50's & 60's

50's & 60's

Promotion at last! Ron Yeats and his team-mates are mobbed as a 1-0 win over Berwick Rangers ensures the return of First Division football to Tannadice for the first time in 28 years.

The immediate post Second World War era did not bring with it any imminent prospect of success at Dundee United. The Manager by then was Willie MacFadyen and with the benefit of a reserve side, he began to build for the future. However, after a transitional season in the Southern League B Division, the Club struggled along in the lower half of the Second Division until the end of the decade. One match of note took place in January 1949 against Celtic in a Scottish Cup tie at Tannadice. United won 4-3 and it might have been more had the referee not disallowed three other goals. The following season brought a respectable seventh place league finish and the benefits of the Club’s policy of bringing through young players began to bear fruit.

1950-51 ended with United in fourth place and a year later they finished in the same position but the Directors decided to drop the reserve side in 1952-53. The effect on performances was detrimental as United slipped to eighth and then fifteenth in successive campaigns. New Manager Reggie Smith then took charge and briefly had United on the right track but he left to take over at Falkirk in 1957. However, by that time a crucial decision had been made at Board level. Based on a similar scheme at Nottingham Forest, Dundee United Sportsmen’s Club was formed with the specific aim of raising money to redevelop the stadium and provide funds to buy players. A steady flow of cash was soon on stream, achieved through the introduction of a football pool called Taypools. Within a year, the Sportsmen’s Club had provided enough to pay for the covered area now known as ‘The Shed’. Cash was provided for players also, but that did not guarantee success on the pitch and at the end of 1958-59, United finished third bottom of the Second Division.

A new Manager, Jerry Kerr was in place by the start of the next season. The Directors asked him to provide a stable platform for success but Kerr delivered much more. With astute player purchases, he transformed the team and won promotion to the First Division in his first season. The change in the fortunes of Dundee United from that point on is incredible. With the money from Taypools, the Club soon had a new stand completed and improved all the standing areas at Tannadice. There was also more than enough to pay wages and transfer fees for players, whilst in the reserves some young talent emerged.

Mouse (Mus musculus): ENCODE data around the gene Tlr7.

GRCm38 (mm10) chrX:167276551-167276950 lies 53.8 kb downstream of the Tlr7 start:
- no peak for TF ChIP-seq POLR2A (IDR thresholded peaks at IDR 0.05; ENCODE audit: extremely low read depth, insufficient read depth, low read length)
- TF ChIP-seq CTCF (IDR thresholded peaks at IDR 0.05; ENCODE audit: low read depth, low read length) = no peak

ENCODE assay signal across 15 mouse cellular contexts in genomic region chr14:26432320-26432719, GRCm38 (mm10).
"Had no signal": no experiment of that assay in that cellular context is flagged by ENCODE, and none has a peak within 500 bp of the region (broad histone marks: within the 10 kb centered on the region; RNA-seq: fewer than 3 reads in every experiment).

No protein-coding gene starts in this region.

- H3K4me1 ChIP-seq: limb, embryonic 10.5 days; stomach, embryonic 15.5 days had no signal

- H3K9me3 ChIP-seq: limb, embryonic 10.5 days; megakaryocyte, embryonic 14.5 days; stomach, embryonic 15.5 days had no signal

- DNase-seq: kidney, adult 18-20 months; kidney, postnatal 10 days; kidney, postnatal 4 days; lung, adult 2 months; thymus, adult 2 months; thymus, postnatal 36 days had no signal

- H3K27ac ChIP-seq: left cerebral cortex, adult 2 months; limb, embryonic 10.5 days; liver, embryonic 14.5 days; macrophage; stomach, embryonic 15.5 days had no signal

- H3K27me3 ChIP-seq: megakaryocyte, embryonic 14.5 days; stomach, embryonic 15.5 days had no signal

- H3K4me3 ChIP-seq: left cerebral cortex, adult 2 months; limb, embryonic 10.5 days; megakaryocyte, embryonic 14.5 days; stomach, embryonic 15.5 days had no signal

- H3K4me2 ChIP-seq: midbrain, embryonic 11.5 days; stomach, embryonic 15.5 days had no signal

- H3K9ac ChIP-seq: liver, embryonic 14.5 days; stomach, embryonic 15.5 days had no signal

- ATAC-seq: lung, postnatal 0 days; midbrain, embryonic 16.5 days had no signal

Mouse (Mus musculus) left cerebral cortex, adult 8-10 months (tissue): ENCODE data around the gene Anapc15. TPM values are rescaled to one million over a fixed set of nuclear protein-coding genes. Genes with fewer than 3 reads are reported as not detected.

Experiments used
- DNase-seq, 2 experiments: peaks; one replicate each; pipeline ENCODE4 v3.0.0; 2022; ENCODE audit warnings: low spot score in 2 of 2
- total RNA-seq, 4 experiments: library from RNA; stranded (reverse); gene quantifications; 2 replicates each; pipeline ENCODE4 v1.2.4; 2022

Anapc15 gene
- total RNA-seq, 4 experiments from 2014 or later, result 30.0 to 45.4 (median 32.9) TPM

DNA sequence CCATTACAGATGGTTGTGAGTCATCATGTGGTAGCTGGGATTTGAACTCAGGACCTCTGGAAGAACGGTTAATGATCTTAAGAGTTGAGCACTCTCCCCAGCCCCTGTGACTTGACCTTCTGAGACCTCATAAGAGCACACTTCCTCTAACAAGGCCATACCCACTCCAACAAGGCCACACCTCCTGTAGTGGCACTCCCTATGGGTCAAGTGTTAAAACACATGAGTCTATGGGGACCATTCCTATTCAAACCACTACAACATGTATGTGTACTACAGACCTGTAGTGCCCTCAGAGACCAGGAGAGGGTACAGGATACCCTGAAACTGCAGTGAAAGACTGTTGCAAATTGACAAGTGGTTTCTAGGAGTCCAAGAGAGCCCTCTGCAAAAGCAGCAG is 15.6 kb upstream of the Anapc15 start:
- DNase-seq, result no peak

A best ever ninth place finish in the First Division was achieved in 1960-61 and a year later United were just one place worse off at the end of a second season in the top flight but Kerr had achieved what no other Dundee United Manager had – a third year in succession in the First Division. Over the next three years, United just got better until 1965-66 ended in a fifth place finish. Kerr had continued to find and develop players, including imports from Scandinavia. The Club had already gained a reputation for attacking, entertaining football and their standing was enhanced further in the following season as United entered European competition for the first time. They took on Spanish giants and Fairs Cities Cup holders Barcelona, beating them in the away leg and the home leg to set up another top tie against Juventus. Unfortunately, they went out at that stage but the name of Dundee United was noted on the continent as one to be respected. United’s high profile during 1966-67 and in particular the matches against Barcelona and Juventus resulted in a summer invitation to the USA to take part in the North American Soccer League in which they played as Dallas Tornado.

Within a couple of years, all the Scandinavian players had returned home but United continued to prosper. A fifth place finish in 1968-69 brought entry into the Fairs Cities Cup again and it also brought a return trip to the USA to take part in the International League over the summer. The most important and lasting result from that trip was a change of colours as United dropped the black and white in favour of tangerine as worn by Dallas Tornado. Despite falling to holders Newcastle United at the first hurdle of the Fairs Cities Cup, 1969-70 was another good season, with United repeating their fifth place finish and looking forward to European nights again.